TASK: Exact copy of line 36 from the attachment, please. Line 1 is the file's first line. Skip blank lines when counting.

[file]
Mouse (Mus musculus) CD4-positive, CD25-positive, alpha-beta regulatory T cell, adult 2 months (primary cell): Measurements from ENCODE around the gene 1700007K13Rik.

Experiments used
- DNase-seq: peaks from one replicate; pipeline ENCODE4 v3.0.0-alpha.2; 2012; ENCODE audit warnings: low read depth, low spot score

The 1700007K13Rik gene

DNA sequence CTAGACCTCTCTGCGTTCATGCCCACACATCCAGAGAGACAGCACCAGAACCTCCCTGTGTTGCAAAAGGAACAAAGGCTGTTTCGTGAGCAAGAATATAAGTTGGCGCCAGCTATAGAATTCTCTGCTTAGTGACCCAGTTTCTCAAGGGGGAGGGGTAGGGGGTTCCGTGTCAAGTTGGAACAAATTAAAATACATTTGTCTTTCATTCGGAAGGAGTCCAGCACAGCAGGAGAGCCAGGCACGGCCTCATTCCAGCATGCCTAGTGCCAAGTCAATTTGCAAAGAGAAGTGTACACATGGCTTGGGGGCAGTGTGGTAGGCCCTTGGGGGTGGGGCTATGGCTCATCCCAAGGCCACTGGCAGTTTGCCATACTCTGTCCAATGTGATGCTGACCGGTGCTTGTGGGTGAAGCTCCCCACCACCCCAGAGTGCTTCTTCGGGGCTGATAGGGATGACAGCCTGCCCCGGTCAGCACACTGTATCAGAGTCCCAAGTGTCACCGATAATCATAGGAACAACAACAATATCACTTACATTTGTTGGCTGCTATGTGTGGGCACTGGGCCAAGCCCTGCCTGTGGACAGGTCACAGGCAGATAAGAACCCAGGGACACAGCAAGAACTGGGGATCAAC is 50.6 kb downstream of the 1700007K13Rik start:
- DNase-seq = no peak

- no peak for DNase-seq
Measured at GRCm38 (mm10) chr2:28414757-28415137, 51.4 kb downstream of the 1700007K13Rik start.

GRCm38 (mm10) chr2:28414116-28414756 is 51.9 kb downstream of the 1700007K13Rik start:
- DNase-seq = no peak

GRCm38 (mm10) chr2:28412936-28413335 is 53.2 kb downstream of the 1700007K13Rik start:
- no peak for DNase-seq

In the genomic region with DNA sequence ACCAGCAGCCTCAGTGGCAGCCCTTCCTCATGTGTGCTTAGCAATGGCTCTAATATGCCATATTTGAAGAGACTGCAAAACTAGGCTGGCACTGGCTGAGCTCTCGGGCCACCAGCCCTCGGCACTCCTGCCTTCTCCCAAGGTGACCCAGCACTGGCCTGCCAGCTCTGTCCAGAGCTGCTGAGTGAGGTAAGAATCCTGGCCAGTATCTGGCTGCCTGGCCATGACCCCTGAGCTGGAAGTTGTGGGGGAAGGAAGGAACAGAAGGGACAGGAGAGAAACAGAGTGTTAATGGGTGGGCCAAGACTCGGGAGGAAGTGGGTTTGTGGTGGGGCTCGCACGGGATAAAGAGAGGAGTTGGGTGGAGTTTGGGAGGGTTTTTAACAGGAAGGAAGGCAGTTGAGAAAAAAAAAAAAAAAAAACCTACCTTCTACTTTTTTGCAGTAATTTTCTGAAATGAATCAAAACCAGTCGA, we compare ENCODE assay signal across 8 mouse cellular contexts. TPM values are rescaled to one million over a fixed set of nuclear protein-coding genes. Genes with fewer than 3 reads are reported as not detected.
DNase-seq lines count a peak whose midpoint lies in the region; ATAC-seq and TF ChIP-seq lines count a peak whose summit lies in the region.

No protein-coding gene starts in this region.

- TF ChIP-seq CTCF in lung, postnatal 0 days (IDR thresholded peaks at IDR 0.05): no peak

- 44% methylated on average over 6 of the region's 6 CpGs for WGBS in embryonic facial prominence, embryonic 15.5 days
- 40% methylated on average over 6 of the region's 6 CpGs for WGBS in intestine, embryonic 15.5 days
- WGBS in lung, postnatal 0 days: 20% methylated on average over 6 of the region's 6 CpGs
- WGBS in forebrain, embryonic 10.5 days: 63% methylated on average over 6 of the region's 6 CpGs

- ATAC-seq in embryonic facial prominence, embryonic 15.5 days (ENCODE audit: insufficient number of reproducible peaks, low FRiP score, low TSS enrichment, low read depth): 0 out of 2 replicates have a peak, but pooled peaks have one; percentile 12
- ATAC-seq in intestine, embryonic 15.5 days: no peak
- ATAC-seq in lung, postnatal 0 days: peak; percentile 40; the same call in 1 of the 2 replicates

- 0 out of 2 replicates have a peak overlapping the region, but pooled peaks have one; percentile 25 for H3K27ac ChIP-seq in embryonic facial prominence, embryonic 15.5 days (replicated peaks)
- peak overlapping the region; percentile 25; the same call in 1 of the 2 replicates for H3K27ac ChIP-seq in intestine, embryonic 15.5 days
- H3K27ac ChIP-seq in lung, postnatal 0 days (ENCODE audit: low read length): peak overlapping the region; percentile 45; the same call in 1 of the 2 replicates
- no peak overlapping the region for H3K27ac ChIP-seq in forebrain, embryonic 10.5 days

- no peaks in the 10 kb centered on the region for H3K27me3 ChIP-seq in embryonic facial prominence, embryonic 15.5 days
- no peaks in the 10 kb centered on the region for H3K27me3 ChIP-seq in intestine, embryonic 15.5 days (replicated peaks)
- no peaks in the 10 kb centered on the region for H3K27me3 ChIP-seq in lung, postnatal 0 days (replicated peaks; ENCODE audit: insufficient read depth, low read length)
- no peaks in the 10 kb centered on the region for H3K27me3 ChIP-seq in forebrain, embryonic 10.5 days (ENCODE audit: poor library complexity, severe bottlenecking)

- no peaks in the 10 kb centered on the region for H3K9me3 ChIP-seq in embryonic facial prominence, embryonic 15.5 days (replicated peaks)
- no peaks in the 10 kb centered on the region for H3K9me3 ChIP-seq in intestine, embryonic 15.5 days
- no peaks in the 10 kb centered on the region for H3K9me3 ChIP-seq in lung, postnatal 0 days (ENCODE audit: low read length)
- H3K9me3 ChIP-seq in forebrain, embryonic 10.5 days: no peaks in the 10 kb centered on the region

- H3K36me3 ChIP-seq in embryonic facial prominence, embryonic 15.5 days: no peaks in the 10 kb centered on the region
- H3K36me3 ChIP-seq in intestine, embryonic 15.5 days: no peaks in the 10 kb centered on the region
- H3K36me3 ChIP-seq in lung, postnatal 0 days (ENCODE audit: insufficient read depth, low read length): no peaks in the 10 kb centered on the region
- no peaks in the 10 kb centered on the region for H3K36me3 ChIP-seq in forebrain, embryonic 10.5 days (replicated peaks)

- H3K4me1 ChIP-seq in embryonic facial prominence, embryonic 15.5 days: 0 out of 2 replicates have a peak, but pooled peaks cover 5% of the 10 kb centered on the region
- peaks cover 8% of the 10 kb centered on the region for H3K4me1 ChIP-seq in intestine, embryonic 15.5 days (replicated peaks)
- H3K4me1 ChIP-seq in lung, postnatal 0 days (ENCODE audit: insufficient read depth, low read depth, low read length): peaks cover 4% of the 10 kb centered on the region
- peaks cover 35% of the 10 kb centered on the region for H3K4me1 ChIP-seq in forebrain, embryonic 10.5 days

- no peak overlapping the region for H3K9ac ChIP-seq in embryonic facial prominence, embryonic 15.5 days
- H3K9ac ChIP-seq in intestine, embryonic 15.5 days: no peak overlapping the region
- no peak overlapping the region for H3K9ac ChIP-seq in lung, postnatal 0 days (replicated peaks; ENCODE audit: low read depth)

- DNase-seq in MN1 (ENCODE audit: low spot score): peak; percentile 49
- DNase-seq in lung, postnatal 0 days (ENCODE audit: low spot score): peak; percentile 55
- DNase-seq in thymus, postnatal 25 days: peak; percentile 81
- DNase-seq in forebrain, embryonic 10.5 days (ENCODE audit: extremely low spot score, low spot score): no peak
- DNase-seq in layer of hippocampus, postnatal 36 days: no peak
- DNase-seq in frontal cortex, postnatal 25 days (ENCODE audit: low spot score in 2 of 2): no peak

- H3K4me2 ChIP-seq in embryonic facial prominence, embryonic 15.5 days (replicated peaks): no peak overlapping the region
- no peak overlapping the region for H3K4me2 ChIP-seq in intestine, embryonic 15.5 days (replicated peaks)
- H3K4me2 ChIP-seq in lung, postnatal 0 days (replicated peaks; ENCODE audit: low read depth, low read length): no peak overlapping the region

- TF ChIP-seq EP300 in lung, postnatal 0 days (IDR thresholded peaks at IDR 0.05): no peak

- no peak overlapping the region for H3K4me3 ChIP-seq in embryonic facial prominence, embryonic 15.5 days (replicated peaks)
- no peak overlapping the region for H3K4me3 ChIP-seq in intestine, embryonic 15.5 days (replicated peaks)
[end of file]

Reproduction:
- H3K36me3 ChIP-seq in embryonic facial prominence, embryonic 15.5 days: no peaks in the 10 kb centered on the region